Human cells produce morphine

Results of biosynthesis studies may improve understanding of pain, immunity, and behavior

Charles Choi(cqchoi@nasw.org)
Sep 20, 2004

Researchers in Germany have found solid evidence that human cells can generate morphine. Their findings, reported this week in PNAS, may help resolve years of debate.

"If this morphine [that] humans produce interacts with opiate receptors in the body, this could open up a whole new era for understanding the pharmacological modulation of pain, of immune response, and of behavior," author Meinhart Zenk of Martin Luther University in Halle, Germany, told The Scientist.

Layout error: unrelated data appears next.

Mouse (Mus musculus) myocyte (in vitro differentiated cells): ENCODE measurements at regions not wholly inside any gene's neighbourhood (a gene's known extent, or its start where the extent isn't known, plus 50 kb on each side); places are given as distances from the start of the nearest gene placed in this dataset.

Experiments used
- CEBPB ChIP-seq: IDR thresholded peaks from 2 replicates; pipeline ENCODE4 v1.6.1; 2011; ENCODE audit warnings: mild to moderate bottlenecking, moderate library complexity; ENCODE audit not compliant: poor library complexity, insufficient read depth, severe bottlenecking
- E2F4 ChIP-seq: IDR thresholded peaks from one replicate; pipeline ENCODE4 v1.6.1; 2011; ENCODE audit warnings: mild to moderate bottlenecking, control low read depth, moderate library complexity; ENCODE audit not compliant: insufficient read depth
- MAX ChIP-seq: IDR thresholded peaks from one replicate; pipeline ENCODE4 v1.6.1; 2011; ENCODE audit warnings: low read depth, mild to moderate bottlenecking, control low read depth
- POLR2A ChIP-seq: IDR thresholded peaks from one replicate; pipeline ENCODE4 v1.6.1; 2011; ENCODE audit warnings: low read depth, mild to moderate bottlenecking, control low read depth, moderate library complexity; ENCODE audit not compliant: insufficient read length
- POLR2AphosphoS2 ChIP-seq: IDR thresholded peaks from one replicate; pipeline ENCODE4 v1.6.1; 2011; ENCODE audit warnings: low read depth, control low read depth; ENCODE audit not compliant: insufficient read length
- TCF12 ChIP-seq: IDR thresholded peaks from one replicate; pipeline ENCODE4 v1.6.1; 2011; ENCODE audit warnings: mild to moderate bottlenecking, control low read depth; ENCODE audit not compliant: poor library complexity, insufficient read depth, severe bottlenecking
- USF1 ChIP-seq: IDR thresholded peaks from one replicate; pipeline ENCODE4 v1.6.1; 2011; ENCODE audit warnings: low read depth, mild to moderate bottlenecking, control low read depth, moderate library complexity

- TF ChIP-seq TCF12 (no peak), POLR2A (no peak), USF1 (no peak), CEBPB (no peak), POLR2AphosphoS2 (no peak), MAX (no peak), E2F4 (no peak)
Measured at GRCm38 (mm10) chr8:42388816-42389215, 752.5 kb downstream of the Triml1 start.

George Stefano, director of the Old Westbury Neuroscience Institute in New York and a leading proponent of endogenous morphine's debated existence, said the study, which he did not participate in, confirms nearly 30 years of theories. In 2003, his group cloned an opiate receptor from human tissues, mu3, that only reacts with morphine and is found in immune, vascular, and neural tissues.

"This could demonstrate how endogenous morphine may work," Stefano told The Scientist...

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